Explainer-US starts process to restrict some investment in key tech in China

By Andrea Shalal and Karen Freifeld

(Reuters) – The White House on Wednesday moved to start prohibiting some U.S. investments in certain sensitive technologies in China, and requiring government notification of other investments, but said it would take time before the moves take effect.

President Joe Biden on Wednesday signed an executive order directing the U.S. Treasury Department to regulate certain U.S. investments in semiconductors and microelectronics, quantum computing and artificial intelligence.

Following are some key details:


The order lays out plans to regulate investments in certain “countries of concern,” with a separate annex naming China, Hong Kong and Macau as initial targets. Further countries could be added later, a senior administration official told Reuters.

The outbound investment program would require notification of many investments while prohibiting only a few. Officials said the goal is to avert the “most acute” national security risks by regulating investments in Chinese companies and entities in areas that could give China military and intelligence advantages.

The rules will not be retroactive, applying only to future investments, an administration official said.

The United States already bans or restricts the export to China of many technologies and products under consideration for the new program, but restricting investment would prevent U.S. funds from helping China cement its own domestic capabilities, which could undermine existing export controls and inbound investment screening programs.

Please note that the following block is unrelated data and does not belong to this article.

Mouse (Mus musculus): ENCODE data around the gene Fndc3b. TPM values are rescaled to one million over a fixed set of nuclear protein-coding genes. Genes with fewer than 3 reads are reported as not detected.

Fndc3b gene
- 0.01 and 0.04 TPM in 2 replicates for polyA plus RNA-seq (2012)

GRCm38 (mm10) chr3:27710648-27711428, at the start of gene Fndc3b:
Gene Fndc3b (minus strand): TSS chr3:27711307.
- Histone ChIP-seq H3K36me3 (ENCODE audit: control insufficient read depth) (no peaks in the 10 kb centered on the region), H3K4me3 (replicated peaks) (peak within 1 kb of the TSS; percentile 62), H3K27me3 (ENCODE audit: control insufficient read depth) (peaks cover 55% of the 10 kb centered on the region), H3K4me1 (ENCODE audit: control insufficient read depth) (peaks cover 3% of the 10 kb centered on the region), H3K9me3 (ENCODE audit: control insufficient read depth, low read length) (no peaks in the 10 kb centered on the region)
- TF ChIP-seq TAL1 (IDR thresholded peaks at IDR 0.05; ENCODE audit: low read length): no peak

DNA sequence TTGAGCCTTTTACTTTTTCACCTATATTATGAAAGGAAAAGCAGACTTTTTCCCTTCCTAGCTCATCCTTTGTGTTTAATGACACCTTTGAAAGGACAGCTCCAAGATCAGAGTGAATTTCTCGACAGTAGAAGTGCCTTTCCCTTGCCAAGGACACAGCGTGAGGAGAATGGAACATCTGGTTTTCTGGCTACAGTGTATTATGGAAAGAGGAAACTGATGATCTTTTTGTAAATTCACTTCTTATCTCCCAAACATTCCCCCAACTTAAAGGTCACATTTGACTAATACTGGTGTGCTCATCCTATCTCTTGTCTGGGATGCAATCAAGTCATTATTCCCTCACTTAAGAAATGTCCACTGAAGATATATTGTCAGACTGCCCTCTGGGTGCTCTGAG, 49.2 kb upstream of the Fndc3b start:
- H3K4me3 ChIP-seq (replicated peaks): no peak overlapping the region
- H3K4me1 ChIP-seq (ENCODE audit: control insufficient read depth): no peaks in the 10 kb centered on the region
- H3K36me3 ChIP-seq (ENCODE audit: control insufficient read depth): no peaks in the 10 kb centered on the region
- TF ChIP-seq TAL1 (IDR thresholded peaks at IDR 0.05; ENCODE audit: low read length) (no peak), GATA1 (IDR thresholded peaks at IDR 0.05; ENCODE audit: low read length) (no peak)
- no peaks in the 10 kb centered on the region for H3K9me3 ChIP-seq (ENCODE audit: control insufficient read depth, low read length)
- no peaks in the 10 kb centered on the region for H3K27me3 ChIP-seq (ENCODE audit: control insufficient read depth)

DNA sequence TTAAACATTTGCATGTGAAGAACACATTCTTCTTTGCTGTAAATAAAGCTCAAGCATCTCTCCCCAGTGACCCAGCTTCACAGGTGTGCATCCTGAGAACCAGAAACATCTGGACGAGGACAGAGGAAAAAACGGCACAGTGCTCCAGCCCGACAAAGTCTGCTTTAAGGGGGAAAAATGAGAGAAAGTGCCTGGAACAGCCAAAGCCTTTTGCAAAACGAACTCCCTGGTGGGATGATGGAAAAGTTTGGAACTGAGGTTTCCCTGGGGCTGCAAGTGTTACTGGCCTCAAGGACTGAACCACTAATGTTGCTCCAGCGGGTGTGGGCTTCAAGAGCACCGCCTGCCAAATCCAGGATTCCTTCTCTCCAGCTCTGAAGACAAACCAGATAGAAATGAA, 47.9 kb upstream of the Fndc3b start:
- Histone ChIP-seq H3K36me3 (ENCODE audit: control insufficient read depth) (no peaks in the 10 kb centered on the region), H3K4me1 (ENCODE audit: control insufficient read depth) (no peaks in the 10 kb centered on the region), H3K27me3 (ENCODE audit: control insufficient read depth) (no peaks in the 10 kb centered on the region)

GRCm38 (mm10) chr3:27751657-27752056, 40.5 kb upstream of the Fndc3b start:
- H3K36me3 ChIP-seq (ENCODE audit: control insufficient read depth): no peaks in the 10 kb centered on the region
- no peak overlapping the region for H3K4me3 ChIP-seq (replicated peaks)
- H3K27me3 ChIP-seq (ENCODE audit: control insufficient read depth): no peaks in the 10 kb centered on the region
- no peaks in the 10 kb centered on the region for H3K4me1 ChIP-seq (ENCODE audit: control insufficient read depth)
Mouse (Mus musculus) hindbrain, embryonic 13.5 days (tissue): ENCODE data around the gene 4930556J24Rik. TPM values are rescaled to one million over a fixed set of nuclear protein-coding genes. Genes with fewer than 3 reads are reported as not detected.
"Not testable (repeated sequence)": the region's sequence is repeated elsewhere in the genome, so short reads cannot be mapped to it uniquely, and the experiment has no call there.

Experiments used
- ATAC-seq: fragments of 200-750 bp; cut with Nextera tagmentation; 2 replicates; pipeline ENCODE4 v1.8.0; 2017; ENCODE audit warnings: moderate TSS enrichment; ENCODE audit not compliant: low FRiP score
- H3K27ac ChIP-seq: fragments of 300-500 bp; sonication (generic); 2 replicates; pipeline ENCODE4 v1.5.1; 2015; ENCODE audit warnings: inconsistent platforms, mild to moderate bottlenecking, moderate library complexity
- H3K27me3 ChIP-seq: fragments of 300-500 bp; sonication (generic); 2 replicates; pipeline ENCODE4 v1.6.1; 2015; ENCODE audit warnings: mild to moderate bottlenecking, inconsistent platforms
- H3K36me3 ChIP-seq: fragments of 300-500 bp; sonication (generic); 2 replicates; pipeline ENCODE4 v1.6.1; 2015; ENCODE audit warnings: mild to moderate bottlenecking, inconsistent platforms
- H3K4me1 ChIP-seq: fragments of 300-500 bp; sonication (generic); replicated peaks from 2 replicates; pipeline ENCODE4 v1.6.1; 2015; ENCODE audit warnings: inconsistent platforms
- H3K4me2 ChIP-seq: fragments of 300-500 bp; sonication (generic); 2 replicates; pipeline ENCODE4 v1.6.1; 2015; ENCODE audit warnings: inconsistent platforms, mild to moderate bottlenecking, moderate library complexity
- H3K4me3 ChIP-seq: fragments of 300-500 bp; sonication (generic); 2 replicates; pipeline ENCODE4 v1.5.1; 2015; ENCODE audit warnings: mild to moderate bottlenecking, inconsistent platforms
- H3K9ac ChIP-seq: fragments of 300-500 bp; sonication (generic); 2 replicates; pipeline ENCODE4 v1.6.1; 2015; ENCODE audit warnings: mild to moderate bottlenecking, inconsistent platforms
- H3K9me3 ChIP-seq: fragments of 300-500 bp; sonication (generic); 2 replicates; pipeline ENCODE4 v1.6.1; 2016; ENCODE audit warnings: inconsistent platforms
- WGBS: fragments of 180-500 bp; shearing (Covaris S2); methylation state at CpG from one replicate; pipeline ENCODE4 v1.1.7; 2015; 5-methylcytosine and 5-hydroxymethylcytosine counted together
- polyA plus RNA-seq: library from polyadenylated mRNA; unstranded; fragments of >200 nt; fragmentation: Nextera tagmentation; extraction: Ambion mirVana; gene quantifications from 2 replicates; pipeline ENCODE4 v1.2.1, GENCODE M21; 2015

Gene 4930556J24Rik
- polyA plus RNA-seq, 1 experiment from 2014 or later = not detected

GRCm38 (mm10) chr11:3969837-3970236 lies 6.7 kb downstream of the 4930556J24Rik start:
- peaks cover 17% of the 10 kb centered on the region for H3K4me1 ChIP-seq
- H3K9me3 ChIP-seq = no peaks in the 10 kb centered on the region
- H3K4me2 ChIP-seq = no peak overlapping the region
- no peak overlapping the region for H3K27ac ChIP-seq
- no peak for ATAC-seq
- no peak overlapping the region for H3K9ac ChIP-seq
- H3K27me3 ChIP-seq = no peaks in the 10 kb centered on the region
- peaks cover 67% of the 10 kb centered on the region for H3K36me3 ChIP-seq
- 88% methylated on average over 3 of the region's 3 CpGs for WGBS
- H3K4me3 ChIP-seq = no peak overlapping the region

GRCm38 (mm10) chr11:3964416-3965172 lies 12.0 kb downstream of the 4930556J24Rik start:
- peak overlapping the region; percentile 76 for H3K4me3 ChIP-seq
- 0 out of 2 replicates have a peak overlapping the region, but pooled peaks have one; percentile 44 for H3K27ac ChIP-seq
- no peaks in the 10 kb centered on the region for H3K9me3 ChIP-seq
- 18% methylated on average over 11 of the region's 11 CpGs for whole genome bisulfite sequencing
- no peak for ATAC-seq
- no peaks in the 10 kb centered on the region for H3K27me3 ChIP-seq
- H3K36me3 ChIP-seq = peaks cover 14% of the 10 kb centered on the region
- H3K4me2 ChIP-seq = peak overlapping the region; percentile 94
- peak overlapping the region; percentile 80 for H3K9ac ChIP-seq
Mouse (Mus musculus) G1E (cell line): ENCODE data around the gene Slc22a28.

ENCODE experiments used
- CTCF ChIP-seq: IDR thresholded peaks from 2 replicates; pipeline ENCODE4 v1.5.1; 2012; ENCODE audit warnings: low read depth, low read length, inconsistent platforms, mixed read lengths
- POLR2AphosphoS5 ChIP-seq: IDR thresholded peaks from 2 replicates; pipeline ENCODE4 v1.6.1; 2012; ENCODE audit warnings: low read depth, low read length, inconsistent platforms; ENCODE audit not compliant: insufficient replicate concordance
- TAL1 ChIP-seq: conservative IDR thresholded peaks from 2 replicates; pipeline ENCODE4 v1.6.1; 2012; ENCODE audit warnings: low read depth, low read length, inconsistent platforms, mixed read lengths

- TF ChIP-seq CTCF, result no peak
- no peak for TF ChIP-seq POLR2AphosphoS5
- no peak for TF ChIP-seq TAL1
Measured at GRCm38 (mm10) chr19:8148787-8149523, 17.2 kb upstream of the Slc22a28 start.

Along with Biden’s order, Treasury issued an advance notice of proposed rulemaking, which will allow companies and investors time to comment before it moves forward with a formal notice of proposed regulation. That would allow for further public comment, before Treasury can finalize the new regulations.

Experts said the whole process could take many months, pushing enactment of the new regulations well into 2024 – a presidential election year.

Treasury would have the authority to investigate potential violations and pursue available penalties, officials said, adding that it could also unwind future investments.


Treasury said the program was expected to focus on U.S. persons engaged in transactions that could convey “intangible benefits” to Chinese entities, including equity interests, greenfield investments and joint ventures.

It is considering creating an exception for investments in publicly traded securities, index funds, mutual funds and other instruments that were less likely to result in intangible benefits.


Treasury said it was considering banning U.S. investments in Chinese development of electronic design automation software or semiconductor manufacturing equipment; the design, fabrication, or packaging of advanced integrated circuits; and the installation or sale of supercomputers.

It was considering requiring notification for investments in firms working on the design, fabrication, and packaging of less advanced integrated circuits.

U.S. investments in Chinese production of quantum computers, development of certain quantum sensors, and quantum networking and communication systems could also be banned.

In the AI sector, Treasury said it is considering notification requirements for U.S. investments in Chinese entities working on software that incorporates an AI system and could have military or intelligence applications.

It is also asking stakeholders how to shape a prohibition on U.S. investments in Chinese activities related to software that incorporates an AI system and is designed for uses that could have national security implications, to ensure any measures are “appropriately tailored” in the final rules.


Officials said the moves had been carefully discussed with allies and partners, and that U.S. officials, including Treasury Secretary Janet Yellen, had repeatedly and clearly told Beijing that Washington would narrowly limit the restrictions.

No coordinated action by allies was expected on Wednesday, although Britain and the European Union have already signaled their intention to move along similar lines, and the Group of Seven advanced economies agreed in June that restrictions on outbound investments should be part of the overall toolkit.

(Reporting by Andrea Shalal in Washington and Karen Freifeld in New York; Additional reporting by David Shepardson in Washington; Editing by Jonathan Oatis and Matthew Lewis)